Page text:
As the summer rushes by and we start preparing for the fall, it’s a good time to brush up on the basics of media planning and buying.
We all know that the world of media has changed. We no longer simply plan and buy against three linear TV networks, a handful of magazines and newspapers, and some radio stations. It's a lot more complicated now and sometimes it seems like we have a whole new jargon dictionary to deal with, including terms that we never used to think about, from viewability and brand safety to over-the-top (OTT) and programmatic buying.
Consumers are at the heart of this change. While their media consumption has, indeed, shifted considerably over the past five or 10 years, our task as media experts really remains the same. That is, we still seek to deliver our clients' brand messages to the right people at the right moment in the right place. Those targets and moments and places have all shifted, so we now have a broader media palette from which to choose. It's not just "TV"; it's linear versus OTT versus connected. It's no longer "radio"; it's traditional versus digital audio versus podcasts.
Yet, for all the focus on the new and the now, some fundamentals should not be forgotten. For example, media objectives (which are still typically defined in terms of reach and frequency) need to be aligned with a brand's broader advertising and marketing objectives. Understanding the consumer journey or path to purchase continues to be critical to campaign success. And measurement, both of media audience delivery and campaign outcomes, is not only more important than ever, but also more attainable.
Given all of that, here are a few thoughts about the ABCs of today's media planning and buying.
- Activation. Have you ever wondered how media buying happens today? That is, once the perfect plan has been developed and enthusiastically approved by the client, and targeted, relevant ad messages are created, then what?
Today's media buying is increasingly automated. In most digital media channels, that means fully programmatic, where volumes of information about potential audiences, from first- or third-party sources, are gathered in a data management platform (DMP). Ad exchanges aggregate data across DMPs and allow buyers to bid on the inventory available through demand-side platforms (DSPs), with a specific ad unit sold to the highest bidder.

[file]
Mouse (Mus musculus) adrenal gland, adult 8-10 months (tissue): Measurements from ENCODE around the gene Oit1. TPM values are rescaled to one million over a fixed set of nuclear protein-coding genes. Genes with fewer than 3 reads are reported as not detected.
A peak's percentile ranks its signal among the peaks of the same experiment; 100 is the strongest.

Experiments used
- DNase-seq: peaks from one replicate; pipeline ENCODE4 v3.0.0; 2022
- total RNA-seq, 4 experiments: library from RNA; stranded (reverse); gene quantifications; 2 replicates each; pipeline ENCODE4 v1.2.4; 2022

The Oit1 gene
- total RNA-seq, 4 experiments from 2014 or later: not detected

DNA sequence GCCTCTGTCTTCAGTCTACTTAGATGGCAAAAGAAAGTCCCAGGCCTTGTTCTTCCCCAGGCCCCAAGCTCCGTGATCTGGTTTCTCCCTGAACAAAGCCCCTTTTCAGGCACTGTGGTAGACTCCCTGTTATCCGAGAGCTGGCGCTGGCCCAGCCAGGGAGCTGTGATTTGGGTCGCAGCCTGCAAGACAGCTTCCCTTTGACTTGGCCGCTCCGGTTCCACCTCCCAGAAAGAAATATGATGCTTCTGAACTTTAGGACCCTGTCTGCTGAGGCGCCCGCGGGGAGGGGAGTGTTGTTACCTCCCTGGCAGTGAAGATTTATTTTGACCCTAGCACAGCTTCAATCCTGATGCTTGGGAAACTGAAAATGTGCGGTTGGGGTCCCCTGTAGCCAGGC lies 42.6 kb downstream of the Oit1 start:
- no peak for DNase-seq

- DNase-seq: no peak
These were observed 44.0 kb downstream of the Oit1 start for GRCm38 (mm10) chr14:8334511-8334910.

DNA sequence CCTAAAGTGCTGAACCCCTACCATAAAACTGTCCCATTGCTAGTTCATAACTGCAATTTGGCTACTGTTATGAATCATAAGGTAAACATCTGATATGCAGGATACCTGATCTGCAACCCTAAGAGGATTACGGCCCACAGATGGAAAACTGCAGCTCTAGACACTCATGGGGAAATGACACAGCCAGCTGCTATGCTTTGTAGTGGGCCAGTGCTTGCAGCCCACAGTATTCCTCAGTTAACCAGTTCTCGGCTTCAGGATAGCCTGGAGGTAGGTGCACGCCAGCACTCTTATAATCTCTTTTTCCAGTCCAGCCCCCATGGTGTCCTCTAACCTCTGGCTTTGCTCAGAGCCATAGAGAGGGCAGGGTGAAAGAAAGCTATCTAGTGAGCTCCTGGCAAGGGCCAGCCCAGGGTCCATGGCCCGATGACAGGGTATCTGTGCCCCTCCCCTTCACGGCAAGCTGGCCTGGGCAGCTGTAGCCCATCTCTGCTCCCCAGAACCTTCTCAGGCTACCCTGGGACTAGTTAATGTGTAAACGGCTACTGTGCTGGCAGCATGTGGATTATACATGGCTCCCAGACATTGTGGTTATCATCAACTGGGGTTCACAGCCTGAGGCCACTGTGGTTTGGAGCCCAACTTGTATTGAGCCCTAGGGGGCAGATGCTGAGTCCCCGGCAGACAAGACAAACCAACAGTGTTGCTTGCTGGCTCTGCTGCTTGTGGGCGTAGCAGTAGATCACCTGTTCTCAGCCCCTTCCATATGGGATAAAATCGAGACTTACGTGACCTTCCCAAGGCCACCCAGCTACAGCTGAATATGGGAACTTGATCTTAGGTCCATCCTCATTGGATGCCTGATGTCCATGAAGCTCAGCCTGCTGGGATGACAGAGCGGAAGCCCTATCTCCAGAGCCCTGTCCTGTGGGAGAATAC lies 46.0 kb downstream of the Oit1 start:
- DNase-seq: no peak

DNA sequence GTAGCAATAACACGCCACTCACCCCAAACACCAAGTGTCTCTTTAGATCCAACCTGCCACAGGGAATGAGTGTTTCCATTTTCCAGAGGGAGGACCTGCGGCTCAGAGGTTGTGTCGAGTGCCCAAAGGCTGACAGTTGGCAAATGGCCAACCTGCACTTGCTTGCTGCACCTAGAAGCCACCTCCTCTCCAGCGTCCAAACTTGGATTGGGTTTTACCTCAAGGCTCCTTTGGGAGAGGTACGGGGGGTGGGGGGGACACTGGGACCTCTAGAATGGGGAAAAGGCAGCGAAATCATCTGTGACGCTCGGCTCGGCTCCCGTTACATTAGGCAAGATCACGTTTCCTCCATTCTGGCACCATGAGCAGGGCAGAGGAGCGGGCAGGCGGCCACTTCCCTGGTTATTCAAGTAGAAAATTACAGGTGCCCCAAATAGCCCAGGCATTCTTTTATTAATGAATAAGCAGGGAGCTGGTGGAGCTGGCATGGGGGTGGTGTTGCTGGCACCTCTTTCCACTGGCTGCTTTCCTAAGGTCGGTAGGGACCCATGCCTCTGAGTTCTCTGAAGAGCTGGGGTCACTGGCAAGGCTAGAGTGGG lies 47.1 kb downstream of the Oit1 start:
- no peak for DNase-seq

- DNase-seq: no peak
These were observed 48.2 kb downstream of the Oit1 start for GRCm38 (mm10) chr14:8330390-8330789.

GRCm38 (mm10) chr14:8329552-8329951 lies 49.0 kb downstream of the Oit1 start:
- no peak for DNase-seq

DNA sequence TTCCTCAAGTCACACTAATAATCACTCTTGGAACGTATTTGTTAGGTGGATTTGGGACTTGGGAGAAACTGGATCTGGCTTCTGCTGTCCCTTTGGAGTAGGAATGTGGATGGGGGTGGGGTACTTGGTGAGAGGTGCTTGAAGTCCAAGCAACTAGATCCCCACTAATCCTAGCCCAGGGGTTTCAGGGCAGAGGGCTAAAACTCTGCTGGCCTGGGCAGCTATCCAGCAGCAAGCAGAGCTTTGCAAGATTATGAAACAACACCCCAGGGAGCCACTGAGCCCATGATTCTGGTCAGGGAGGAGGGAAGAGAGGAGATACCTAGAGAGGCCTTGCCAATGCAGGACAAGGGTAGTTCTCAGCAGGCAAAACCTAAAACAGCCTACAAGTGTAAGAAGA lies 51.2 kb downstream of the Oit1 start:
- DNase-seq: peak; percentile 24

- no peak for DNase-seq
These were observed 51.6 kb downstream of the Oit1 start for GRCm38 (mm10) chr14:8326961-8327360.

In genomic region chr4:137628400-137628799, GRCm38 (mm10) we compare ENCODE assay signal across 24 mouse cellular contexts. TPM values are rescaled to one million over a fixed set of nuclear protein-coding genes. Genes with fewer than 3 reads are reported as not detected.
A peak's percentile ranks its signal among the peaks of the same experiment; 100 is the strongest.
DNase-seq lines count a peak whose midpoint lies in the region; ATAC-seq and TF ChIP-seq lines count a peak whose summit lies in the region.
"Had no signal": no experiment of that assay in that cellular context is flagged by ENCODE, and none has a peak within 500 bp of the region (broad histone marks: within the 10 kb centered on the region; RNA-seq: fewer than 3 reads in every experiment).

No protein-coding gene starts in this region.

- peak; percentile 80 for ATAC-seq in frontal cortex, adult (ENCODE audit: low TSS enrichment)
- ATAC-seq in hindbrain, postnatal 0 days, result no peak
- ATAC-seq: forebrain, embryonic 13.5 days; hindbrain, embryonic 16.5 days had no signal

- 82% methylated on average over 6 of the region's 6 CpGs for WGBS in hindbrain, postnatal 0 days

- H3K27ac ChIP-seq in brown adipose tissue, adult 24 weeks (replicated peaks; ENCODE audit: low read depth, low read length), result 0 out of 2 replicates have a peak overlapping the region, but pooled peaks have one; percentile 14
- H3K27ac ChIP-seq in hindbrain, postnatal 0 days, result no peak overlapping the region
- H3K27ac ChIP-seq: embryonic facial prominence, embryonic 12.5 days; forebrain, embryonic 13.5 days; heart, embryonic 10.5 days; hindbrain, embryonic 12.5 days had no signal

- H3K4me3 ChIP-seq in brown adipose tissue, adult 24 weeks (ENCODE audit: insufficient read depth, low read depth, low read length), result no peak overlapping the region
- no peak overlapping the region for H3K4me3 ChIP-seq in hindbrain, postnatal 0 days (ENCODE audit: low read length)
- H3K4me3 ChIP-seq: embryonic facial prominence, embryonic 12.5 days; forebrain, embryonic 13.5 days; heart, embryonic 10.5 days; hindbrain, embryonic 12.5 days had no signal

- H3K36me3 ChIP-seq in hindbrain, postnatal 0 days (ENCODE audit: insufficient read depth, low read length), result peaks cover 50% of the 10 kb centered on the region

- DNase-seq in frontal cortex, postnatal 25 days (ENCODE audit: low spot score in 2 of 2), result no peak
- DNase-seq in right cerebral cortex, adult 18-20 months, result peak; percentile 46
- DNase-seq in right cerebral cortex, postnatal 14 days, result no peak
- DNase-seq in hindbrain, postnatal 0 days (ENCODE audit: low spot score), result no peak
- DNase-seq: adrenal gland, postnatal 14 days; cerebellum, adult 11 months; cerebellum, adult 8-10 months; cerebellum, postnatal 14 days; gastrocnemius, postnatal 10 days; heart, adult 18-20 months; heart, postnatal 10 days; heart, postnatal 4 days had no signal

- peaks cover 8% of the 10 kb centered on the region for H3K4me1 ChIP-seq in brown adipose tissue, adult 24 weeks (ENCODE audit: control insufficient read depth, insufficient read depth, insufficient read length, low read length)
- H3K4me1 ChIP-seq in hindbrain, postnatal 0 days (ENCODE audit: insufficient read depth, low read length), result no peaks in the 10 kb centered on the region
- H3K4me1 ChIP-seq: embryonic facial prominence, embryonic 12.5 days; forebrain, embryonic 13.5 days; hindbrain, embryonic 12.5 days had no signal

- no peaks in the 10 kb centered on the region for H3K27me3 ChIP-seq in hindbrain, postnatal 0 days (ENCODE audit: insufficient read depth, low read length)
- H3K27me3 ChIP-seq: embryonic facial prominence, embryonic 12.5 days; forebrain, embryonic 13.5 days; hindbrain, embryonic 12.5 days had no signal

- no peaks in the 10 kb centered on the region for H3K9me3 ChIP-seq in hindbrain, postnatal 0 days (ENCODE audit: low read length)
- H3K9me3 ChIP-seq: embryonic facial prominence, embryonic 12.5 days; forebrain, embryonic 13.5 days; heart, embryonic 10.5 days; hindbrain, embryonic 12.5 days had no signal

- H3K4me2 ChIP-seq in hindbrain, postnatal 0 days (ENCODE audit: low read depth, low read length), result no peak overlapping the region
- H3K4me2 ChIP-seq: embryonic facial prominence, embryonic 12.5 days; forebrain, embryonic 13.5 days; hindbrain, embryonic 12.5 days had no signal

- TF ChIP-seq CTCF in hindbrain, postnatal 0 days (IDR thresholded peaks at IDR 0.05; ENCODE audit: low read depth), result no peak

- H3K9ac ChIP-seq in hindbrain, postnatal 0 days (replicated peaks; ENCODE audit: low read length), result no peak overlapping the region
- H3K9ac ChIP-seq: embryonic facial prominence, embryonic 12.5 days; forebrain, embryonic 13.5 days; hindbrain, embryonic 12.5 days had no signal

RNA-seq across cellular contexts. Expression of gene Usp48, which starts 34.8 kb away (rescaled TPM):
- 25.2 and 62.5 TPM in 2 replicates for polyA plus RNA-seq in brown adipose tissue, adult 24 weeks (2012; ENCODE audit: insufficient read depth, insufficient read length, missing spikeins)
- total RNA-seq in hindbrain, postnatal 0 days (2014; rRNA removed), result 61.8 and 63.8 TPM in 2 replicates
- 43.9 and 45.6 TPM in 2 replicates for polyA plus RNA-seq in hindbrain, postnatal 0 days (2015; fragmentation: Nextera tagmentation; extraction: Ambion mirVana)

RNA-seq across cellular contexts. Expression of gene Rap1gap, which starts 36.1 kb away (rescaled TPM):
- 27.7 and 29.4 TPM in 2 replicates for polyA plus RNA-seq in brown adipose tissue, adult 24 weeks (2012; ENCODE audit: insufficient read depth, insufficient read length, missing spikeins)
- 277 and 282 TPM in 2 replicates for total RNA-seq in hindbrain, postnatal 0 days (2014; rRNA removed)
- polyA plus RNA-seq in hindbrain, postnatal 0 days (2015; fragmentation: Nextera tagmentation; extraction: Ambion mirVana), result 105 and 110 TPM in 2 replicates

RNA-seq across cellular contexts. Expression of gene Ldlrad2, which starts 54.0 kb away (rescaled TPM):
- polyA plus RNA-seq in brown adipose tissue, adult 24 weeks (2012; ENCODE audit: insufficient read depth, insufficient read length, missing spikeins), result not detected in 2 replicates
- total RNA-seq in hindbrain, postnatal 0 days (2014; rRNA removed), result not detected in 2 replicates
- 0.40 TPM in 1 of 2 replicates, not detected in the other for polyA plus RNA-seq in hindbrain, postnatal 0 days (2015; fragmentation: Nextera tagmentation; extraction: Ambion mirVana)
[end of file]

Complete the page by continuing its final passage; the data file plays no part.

Even traditional media, including linear TV, now allows buyers to utilize more data-driven and increasingly automated solutions through ventures such as Hudson MX, OpenAP, and Xandr. By letting software handle the rote tasks of the process, we can focus more on the strategic and human element of media planning and buying.
- Behavior. In the early days of media planning and buying — and, to some extent, even today — we often rely on surrogate measures of what consumers are actually doing. Did our target audience buy our brand of cereal? Let's survey a representative sample of the population and ask them. How many people saw our TV ad on The Bachelor? We look at the percentage of people watching that program who match the age/gender group of our target (again, based on a nationally representative sample panel).
However, what we really want to know — and increasingly can find out — is how many individuals in our target audience who saw our client's ad in the NBA Finals went in-store or online to search for or buy the product? Did those who liked our client's Instagram post show up at a dealership or go see that movie? By focusing more on the behavior part of consumer behavior, we can create more compelling personalized experiences at scale that show how media delivers results for our brands.
- Customer Journey. The notion of using different ads — and different media —to reach consumers at different points in their path to purchase is certainly not new. Traditionally, planners and buyers visualized this journey as a funnel with broad-based, awareness-generating media channels, such as television or magazines, at the top, and direct-response type channels at the bottom, generating an actual sale, such as a coupon in a newspaper or a piece of direct mail.
Today, thanks in large part to digital and social media, it's pretty hard for a new brand to not generate some level of awareness (though not necessarily through paid media). Advances in measurement approaches, such as multitouch attribution, have enabled us to gain a deeper understanding of how media, individually and collectively, can drive business outcomes. We have learned that television is not only good for generating awareness or brand preference, but also for actual store sales. Search is critical for driving people into a store (or e-commerce site) and for enhancing the impact of radio or print ads.
Although our plans and buys may still happen somewhat in media channel silos, it is more important than ever to think holistically about the consumers a brand wants to reach — and do so across multiple platforms.
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